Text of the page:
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The cards listed below, such as the Chase Freedom Unlimited, and the Blue Business Plus card from Amex, offer a high return on your spending - high enough that it should put you ahead even when you factor in the surcharge of at least 1.87% for paying taxes with a card.

You want to earn a credit card welcome bonus

Another reason to consider paying your taxes with a credit card is if you just applied for a new rewards credit card and you need to meet the minimum spending requirement to earn the welcome bonus. Paying your taxes with a credit card can also be an easy way to meet the spending requirements for credit card welcome bonuses that get you a large sum of points or miles.For example, the Ink Business Preferred Credit Card offers 80,000 bonus Ultimate Rewards points after you spend $5,000 on purchases in the first three months after opening the card, and the Southwest Rapid Rewards Performance Business Credit Card offers 70,000 bonus Rapid Rewards points after you make $5,000 in purchases within the first three months.Advertisement

If you have a significant tax bill, paying your taxes with one of these cards could allow you to knock out most - or all - of the minimum spending requirement.

Read more: The best credit card welcome bonuses available now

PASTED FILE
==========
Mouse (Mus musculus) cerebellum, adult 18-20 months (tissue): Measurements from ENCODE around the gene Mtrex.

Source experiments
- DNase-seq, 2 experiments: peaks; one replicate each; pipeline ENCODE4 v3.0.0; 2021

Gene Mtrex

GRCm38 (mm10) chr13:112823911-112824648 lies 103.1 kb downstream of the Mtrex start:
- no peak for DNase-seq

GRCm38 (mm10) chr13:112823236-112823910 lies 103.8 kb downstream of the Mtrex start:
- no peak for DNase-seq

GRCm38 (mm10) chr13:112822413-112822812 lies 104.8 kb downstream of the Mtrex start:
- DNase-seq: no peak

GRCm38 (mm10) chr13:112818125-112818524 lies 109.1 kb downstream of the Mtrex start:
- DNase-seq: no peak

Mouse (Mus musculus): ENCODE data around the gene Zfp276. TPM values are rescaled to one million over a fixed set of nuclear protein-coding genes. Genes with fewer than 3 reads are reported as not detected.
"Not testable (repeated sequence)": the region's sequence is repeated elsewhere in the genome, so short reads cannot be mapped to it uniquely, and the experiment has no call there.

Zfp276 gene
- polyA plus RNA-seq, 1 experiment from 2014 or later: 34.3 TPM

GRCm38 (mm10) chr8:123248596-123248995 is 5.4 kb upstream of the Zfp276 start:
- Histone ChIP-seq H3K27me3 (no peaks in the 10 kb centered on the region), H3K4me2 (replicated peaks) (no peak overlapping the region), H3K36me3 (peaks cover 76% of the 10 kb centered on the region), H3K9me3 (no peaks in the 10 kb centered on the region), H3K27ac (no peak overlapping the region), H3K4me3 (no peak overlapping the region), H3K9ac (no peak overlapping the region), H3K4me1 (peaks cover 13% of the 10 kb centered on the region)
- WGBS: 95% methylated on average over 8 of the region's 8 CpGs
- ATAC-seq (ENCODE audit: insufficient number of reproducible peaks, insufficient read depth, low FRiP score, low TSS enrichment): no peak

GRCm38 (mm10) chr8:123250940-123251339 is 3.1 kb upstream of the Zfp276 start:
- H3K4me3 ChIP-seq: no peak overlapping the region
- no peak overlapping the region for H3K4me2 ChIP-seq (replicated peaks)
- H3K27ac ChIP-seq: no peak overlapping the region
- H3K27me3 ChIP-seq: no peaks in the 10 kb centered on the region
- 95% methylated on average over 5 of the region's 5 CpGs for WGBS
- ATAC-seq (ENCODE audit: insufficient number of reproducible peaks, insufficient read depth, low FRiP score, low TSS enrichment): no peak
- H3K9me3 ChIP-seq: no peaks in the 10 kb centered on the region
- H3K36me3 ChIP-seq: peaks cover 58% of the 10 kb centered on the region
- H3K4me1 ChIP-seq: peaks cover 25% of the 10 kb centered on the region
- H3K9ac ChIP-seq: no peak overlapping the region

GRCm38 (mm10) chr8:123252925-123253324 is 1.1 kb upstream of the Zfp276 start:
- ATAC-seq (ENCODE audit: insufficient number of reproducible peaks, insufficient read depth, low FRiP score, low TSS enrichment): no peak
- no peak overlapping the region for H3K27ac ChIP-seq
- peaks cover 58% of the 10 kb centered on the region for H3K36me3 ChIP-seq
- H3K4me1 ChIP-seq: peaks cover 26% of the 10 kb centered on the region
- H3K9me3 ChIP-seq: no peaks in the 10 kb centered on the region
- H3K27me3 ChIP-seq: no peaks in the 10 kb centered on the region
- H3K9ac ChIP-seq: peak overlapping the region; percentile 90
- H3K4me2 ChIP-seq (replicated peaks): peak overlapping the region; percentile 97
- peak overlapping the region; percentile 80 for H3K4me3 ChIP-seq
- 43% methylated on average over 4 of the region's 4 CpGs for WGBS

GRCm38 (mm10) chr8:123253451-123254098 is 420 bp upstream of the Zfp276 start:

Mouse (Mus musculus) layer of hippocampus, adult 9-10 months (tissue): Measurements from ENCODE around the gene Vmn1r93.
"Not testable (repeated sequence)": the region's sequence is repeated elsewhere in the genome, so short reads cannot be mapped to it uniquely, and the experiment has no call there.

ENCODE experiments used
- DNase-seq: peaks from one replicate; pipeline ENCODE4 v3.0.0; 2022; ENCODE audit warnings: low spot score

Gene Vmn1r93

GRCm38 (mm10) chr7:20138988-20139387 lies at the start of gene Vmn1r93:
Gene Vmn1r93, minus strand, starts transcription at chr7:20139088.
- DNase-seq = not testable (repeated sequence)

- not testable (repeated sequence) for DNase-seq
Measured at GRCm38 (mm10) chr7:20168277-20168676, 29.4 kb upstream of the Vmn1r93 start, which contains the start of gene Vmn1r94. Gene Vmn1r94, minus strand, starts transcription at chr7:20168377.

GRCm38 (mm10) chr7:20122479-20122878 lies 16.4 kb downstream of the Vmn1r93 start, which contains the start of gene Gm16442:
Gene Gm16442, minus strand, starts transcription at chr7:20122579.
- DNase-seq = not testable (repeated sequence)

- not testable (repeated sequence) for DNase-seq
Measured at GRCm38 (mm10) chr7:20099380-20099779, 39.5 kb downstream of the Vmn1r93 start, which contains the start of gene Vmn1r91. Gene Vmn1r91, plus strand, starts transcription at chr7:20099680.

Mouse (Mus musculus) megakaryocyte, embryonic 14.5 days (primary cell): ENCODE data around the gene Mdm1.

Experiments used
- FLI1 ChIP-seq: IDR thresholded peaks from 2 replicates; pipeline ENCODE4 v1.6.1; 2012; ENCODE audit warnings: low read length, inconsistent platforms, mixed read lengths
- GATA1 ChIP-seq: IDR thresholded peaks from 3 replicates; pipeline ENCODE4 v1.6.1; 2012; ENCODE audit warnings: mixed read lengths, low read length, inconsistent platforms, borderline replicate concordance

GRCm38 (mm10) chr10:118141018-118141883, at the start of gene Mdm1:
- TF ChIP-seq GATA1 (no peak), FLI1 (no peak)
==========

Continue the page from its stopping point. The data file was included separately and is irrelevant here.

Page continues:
You're working toward a benefit like the Companion Pass

If you're a Southwest Airlines flyer, a Southwest credit card can also be a good option for large purchases like tax payments. That's because points earned from a Rapid Rewards credit card - including the sign-up offer - count towards qualification for the Southwest Companion Pass, which allows you to bring a designated companion along on any Southwest ticket - whether booked with cash or with points. You'll need 125,000 qualifying points to earn the Companion Pass, which will be valid until December 31 of the following calendar year.Advertisement

Similarly, some rewards credit cards offer benefits like a free hotel reward night if you meet a spending requirement over the course of a year, so paying your taxes with these cards can help you get there:

The best credit cards for paying taxes in 2020:

Here's more info about some of the best cards to pay your tax bill and earn rewards more valuable than the processing fees.

Blue Business Plus card from American Express

The Blue Business Plus card has no annual fee and offers 2x Membership Rewards points for every dollar spent, up to $50,000 in purchases per year (then 1x). Since you can transfer Membership Rewards points to more than 20 different airlines and hotels, paying your taxes with this card gets you a lot of flexibility in how you use your rewards. This is a business card, so you need to qualify as small business owner or a freelancer.Advertisement

Click here to learn more about the Blue Business Plus card »

Citi Double Cash card